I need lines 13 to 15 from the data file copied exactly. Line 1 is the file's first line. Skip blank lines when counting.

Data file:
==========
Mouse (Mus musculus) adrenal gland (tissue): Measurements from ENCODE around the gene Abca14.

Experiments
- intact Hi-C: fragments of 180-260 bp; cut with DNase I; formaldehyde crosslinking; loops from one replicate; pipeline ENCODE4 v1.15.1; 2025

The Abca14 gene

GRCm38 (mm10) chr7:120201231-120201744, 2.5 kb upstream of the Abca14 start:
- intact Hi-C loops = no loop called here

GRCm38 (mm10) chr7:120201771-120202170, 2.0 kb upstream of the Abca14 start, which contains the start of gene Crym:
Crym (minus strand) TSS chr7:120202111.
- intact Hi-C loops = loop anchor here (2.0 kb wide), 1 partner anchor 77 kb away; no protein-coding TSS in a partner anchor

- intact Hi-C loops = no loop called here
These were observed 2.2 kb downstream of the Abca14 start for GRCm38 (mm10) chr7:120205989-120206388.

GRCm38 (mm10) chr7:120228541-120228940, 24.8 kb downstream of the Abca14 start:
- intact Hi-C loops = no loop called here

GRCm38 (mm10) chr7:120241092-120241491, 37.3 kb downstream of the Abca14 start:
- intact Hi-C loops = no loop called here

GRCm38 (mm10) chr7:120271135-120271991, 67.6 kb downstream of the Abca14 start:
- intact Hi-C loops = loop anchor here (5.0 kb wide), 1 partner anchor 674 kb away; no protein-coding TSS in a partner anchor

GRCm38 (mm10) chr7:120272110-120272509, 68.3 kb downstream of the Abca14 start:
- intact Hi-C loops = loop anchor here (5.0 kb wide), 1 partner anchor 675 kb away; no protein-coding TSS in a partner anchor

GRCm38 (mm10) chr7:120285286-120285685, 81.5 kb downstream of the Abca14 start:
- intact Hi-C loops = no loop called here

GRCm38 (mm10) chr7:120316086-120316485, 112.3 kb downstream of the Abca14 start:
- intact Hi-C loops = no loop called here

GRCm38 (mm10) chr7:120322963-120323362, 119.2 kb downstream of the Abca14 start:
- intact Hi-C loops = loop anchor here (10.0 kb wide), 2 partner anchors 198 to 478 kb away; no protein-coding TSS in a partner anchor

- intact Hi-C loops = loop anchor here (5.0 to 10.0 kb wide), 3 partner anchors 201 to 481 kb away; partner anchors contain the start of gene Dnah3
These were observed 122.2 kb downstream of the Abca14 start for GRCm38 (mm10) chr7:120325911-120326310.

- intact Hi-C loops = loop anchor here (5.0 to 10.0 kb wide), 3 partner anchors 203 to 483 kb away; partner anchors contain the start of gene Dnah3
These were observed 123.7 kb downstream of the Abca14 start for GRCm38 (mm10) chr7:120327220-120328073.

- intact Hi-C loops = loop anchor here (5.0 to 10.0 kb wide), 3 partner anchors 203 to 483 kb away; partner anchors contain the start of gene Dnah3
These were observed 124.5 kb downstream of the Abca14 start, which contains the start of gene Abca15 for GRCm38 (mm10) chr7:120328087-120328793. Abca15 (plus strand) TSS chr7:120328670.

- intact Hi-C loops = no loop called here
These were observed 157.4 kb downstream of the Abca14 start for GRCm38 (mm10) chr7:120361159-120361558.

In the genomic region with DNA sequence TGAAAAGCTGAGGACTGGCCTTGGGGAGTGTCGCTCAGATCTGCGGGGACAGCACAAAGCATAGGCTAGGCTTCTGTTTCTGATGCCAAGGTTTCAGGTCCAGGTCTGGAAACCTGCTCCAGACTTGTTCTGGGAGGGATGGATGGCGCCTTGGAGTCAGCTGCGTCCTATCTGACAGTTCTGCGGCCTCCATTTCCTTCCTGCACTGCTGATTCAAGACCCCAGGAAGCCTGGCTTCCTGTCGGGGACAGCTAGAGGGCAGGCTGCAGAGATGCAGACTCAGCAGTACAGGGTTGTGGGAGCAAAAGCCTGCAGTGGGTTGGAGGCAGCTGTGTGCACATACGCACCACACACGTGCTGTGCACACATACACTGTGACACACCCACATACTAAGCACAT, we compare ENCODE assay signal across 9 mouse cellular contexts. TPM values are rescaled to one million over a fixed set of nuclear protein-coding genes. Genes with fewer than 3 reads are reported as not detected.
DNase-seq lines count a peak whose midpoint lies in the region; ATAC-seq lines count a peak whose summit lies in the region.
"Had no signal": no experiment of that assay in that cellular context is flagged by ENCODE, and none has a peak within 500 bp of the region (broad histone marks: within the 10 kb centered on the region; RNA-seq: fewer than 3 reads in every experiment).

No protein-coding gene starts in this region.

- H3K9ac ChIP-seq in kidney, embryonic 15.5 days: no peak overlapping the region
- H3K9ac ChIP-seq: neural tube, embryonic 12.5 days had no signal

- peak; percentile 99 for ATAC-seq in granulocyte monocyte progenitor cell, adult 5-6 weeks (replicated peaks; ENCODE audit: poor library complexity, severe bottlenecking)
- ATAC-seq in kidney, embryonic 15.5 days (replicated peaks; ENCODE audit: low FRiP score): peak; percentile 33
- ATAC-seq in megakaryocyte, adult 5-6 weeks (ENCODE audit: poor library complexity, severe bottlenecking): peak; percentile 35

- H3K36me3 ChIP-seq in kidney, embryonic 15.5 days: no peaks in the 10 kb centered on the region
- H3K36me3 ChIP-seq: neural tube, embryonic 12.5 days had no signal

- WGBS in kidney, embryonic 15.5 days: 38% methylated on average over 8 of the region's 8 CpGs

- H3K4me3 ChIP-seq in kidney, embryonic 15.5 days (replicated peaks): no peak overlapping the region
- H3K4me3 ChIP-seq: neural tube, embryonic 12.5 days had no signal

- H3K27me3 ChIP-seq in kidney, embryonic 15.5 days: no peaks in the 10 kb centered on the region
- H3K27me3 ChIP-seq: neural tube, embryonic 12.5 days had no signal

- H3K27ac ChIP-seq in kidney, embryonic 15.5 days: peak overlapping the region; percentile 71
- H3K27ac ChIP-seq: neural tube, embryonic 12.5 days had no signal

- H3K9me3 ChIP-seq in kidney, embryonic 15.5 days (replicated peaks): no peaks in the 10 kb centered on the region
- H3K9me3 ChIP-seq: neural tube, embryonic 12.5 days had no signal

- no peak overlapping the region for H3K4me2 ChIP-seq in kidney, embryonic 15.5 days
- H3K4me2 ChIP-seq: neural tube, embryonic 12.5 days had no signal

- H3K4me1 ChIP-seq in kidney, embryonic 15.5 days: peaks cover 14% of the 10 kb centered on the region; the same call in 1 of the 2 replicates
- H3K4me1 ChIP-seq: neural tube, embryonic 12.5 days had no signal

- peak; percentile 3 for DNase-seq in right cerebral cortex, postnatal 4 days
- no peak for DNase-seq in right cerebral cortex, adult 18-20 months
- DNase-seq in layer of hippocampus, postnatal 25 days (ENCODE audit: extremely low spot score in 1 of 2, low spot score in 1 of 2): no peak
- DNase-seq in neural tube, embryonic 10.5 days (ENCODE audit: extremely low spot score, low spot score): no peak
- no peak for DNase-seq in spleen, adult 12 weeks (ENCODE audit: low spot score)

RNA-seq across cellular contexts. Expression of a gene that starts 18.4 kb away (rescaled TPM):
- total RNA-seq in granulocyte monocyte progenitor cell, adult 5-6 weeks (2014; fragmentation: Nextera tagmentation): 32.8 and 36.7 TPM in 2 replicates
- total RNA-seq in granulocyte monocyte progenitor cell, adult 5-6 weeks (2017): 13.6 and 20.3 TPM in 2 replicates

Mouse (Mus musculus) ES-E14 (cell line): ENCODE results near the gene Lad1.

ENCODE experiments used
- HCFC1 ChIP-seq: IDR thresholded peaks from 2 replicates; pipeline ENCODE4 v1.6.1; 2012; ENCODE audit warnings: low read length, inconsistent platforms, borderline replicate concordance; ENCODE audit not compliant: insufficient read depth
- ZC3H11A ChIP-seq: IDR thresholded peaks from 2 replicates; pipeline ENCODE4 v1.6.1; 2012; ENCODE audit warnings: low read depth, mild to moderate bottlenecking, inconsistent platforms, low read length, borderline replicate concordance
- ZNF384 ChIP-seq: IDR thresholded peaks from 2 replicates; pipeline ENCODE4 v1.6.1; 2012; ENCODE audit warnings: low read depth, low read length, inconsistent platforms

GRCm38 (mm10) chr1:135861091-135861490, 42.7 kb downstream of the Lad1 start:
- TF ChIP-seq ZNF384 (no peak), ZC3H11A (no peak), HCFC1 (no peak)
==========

- intact Hi-C loops = no loop called here

GRCm38 (mm10) chr7:120241092-120241491, 37.3 kb downstream of the Abca14 start:
- intact Hi-C loops = no loop called here